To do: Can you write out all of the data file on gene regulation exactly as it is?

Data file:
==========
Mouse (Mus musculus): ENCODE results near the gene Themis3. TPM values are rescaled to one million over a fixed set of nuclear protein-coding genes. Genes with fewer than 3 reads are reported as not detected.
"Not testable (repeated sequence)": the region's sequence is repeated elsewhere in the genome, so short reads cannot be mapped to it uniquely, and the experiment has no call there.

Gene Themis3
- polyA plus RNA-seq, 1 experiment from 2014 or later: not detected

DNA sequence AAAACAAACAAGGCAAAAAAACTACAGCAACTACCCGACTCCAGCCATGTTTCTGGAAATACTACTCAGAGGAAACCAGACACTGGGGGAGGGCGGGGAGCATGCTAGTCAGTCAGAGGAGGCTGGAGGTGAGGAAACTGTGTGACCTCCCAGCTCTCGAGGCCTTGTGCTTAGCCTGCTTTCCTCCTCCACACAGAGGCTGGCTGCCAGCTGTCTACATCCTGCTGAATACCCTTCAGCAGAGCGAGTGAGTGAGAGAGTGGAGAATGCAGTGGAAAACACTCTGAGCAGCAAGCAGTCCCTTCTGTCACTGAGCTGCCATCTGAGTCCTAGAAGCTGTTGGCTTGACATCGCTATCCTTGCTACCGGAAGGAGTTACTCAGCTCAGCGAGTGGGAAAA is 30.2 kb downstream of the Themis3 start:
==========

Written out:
Mouse (Mus musculus): ENCODE results near the gene Themis3. TPM values are rescaled to one million over a fixed set of nuclear protein-coding genes. Genes with fewer than 3 reads are reported as not detected.
"Not testable (repeated sequence)": the region's sequence is repeated elsewhere in the genome, so short reads cannot be mapped to it uniquely, and the experiment has no call there.

Gene Themis3
- polyA plus RNA-seq, 1 experiment from 2014 or later: not detected

DNA sequence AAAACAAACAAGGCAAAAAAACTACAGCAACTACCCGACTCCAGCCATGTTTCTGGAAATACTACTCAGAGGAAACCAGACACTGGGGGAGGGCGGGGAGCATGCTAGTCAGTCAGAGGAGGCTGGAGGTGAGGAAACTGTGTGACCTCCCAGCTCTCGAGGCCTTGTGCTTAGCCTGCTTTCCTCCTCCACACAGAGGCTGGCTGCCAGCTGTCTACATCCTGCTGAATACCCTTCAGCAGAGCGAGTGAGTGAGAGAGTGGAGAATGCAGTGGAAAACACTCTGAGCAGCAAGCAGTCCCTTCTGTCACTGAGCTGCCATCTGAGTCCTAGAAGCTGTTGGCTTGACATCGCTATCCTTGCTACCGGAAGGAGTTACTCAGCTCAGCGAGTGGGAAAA is 30.2 kb downstream of the Themis3 start: